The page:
We have studied the relationship between mean pretreatment levels of serum prolactin and the presence of positive immunohistochemical staining for prolactin in the pituitary tumours of 55 patients. Pretreatment serum prolactin was significantly higher in patients with tumours showing many prolactin immunostaining cells than in those with none (P less than 0.001). When the pretreatment serum prolactin exceeded 6000 mU/l, the tumours contained over 90% of prolactin positive cells; one patient was an exception who had received long-term high dose bromocriptine therapy, and her tumour showed only occasional cells with positive staining. When the pretreatment serum prolactin level was under 2500 mU/l, a tumour was found which showed either no cells or fewer than 1% of cells which stained for prolactin. There was no significant difference in pretreatment serum prolactin levels between 11 patients with craniopharyngiomas and 34 patients with pituitary macroadenomas showing no prolactin immunostaining. Seventy-one percent (32) of the 45 patients with craniopharyngiomas or tumours with negative immunostaining for prolactin, had raised pretreatment serum prolactin levels (above 360 mU/l) although this was usually only slightly elevated; the levels exceeded 2500 mU/l in six (13%) of them (two craniopharyngiomas, four pituitary tumours) but in none did the levels exceed 6000 mU/l. Four of the 55 pituitary tumours showed occasional cells (less than 1%) that stained positively for growth hormone. In none of the patients with these tumours was there evidence of acromegaly or pathologically elevated circulating growth hormone levels.
buy parlodel online
We postulate the following: (1) DA modifies NHE-3 phosphorylation by activating PKA through DA1 and by other kinases/phosphatases via DA2. (2) DA1 is sufficient to inhibit NHE-3, while DA2 is insufficient but plays a synergistic role by altering NHE-3 phosphorylation.
parlodel user reviews
Bromocriptine, a dopamine (DA) receptor agonist, has been reported to have hypotensive effects in anesthetized and conscious normotensive rats but its mechanism of action is still not fully understood. Therefore, we studied the changes in mean arterial blood pressure (MAP) and heart rate (HR) elicited by an intravenous (i.v.) administration of bromocriptine (150 micrograms/kg), in either pentobarbital-anesthetized or conscious normotensive rats, pretreated with either i.v. (0.3 mg/kg) or intrathecal (i.t.) (93 nmol) domperidone, a DA receptor antagonist that does not cross the blood-brain barrier. In these preparations, i.v. administration of bromocriptine elicited dose-dependent decreases in MAP and rises in HR. The hypotensive effect was antagonized partially by i.t. and fully by i.v. domperidone. However, the latter compound did not modify the tachycardia, which could be blocked by propranolol (0.5 mg/kg i.v.). In rats pretreated with the latter beta-adrenoceptor antagonist, bromocriptine produced only a decrease in blood pressure that was inhibited by i.v. and i.t. domperidone. These results suggest that, in anesthetized and conscious normotensive rats, the hypotension induced by systemic administration of bromocriptine is fully mediated by DA2 dopamine receptors, which are located partly within the spinal cord and partly in the peripheral circulation.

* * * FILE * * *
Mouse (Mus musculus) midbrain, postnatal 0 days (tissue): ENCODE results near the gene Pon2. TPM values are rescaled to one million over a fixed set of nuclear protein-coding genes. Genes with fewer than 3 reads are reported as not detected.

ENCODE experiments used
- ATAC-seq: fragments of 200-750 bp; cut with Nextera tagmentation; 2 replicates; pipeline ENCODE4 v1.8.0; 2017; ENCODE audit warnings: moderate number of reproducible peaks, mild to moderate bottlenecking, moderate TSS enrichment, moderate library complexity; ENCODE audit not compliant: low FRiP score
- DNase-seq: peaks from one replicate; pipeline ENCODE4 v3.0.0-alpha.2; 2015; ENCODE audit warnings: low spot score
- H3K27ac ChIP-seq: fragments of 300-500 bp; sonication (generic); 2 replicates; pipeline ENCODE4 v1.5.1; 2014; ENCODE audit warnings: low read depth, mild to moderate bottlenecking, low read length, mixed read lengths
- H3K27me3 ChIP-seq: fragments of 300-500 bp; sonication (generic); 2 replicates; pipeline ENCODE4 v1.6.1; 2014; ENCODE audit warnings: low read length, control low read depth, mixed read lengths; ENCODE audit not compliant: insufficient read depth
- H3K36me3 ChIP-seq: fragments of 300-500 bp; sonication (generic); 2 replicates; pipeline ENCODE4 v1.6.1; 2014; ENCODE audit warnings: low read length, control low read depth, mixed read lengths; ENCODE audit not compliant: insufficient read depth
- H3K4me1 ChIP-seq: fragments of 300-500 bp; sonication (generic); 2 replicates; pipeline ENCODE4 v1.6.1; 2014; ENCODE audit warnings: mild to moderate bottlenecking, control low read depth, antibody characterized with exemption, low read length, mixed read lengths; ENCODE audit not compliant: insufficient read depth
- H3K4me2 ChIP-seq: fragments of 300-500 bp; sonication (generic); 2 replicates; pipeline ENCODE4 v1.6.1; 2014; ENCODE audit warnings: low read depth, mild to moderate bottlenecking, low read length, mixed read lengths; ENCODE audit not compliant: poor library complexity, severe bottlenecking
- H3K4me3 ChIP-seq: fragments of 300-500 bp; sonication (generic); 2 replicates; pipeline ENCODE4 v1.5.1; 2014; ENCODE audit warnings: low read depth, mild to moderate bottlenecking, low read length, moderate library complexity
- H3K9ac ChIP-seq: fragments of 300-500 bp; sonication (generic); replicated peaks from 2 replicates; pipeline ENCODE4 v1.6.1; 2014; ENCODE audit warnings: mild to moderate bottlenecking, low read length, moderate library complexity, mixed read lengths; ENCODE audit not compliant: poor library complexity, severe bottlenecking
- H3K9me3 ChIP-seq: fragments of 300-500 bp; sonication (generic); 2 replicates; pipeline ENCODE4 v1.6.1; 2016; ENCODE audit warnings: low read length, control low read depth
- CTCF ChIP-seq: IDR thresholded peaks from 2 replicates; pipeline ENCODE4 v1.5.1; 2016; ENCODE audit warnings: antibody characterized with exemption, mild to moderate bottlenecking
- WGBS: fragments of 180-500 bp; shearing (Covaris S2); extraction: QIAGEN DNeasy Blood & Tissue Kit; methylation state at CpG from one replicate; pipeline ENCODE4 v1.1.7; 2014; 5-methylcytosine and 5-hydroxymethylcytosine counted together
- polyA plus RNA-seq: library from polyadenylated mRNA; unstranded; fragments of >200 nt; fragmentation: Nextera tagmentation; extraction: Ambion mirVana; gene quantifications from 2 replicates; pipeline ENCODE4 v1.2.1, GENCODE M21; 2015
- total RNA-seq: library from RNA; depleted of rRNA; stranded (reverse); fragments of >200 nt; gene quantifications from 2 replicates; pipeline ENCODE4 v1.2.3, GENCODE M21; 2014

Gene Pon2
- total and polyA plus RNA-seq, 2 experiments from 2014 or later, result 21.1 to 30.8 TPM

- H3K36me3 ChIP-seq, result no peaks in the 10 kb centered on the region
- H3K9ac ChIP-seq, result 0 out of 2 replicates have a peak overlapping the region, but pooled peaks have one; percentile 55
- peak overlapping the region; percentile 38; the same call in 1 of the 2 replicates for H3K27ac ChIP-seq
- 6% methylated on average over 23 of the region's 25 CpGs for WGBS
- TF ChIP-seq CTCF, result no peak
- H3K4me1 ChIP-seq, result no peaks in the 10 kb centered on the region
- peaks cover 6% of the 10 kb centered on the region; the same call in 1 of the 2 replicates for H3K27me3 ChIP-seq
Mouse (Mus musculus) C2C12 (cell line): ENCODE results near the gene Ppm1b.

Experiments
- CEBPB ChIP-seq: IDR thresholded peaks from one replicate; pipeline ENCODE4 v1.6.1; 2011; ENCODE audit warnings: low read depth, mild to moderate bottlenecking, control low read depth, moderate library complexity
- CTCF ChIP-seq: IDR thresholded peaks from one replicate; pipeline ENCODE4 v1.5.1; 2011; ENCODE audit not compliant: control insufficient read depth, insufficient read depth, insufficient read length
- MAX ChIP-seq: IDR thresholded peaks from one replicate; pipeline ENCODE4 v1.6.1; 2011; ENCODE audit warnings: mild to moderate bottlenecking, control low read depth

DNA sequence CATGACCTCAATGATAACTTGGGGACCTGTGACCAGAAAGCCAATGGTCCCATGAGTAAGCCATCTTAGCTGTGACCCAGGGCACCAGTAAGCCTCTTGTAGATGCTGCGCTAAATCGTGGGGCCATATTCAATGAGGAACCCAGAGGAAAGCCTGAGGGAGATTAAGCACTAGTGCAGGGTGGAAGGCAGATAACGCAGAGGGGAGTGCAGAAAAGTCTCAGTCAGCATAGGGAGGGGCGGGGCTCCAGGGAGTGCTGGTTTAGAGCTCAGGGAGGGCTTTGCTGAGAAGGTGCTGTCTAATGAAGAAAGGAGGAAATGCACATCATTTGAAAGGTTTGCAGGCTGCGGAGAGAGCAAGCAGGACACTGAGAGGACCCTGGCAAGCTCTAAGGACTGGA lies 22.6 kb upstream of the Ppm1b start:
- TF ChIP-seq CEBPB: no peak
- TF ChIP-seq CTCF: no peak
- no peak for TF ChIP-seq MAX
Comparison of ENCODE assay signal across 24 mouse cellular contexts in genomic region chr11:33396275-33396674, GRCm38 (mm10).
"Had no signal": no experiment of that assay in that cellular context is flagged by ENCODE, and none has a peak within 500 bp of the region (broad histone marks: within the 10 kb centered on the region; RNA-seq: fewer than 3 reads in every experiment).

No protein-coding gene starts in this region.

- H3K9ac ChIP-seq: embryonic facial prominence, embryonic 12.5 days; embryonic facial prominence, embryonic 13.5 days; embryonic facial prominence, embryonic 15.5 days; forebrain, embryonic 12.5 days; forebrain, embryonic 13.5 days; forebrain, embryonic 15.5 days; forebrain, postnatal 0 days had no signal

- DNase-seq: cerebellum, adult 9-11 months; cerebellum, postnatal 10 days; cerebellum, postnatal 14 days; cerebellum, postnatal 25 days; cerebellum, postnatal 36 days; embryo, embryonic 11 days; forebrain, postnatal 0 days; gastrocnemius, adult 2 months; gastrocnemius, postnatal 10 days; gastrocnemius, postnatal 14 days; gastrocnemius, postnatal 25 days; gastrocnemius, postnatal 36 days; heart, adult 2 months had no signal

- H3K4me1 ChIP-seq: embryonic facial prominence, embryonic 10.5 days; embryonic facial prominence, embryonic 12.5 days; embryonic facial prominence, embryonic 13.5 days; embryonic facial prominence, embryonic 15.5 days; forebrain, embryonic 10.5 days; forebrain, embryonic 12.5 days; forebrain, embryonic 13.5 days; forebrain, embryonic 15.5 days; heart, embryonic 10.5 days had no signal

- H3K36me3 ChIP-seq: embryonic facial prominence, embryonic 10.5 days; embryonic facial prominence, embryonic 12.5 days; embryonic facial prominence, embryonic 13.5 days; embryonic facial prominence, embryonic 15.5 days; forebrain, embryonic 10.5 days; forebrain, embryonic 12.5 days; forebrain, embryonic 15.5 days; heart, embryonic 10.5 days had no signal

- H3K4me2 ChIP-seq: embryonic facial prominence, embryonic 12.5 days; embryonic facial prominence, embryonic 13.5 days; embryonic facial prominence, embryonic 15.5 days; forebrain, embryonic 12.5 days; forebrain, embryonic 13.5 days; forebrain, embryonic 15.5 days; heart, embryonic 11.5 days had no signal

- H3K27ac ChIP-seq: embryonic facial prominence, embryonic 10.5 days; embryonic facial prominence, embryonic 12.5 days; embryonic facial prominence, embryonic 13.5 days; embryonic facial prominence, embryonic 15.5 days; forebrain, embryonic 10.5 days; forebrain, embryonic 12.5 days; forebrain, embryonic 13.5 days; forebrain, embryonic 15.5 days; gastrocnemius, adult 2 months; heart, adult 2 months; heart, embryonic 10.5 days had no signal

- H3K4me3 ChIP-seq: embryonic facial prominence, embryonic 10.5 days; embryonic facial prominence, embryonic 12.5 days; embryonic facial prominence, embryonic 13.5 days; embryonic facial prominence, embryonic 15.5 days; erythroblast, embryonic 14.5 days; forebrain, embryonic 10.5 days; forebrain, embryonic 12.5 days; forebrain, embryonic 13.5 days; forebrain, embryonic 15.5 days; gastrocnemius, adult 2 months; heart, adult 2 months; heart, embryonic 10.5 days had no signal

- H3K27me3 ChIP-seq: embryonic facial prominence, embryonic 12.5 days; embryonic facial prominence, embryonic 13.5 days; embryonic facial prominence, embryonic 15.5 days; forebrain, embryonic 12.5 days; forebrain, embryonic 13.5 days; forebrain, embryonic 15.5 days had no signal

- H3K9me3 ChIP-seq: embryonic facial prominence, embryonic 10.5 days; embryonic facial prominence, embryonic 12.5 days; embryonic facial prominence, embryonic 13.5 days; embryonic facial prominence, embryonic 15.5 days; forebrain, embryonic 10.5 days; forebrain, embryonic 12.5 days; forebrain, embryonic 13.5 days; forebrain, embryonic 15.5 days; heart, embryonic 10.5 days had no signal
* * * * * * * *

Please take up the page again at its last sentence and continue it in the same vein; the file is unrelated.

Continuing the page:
parlodel and alcohol
Dopaminergic receptors have been involved in the cardiovascular and renin-angiotensin systems (RAS). We have recently reported that bromocriptine is an effective antihypertensive drug by stimulating DA(2) dopaminergic receptors. However, the nature of the dopaminergic receptors in RAS has not been established. Ten outpatients with essential hypertension were treated at the Vargas Hospital with bromocriptine (BR) (11.25 mg day(minus sign1)), a DA(2) dopaminergic agonist, for a 2-week period, after which an oral dose of 30 mg day(minus sign1) of domperidone (DO), a peripheric DA(2) dopaminergic antagonist, was added for 2 additional weeks. The active period was preceeded by a 2-week placebo period. Bromocriptine decreased blood pressure (BP) significantly by 19/9 mm Hg (systolic/diastolic BP). Bromocriptine did not cause heart rate (HR) changes. Bromocriptine decreased plasma aldosterone (ALD) without altering plasma renin activity (PRA). Domperidone partially blocked bromocriptine-induced antihypertensive submaximal treadmill effects and reversed ALD decrease. Exercise response was not significantly altered by BR + DO. We conclude the following: (1) BR is an effective antihypertensive agent; (2) BR seems to be acting at both the central and peripheric nervous systems, and (3) the nature of the dopaminergic receptor involved in renin secretion does not seem to be DA(2).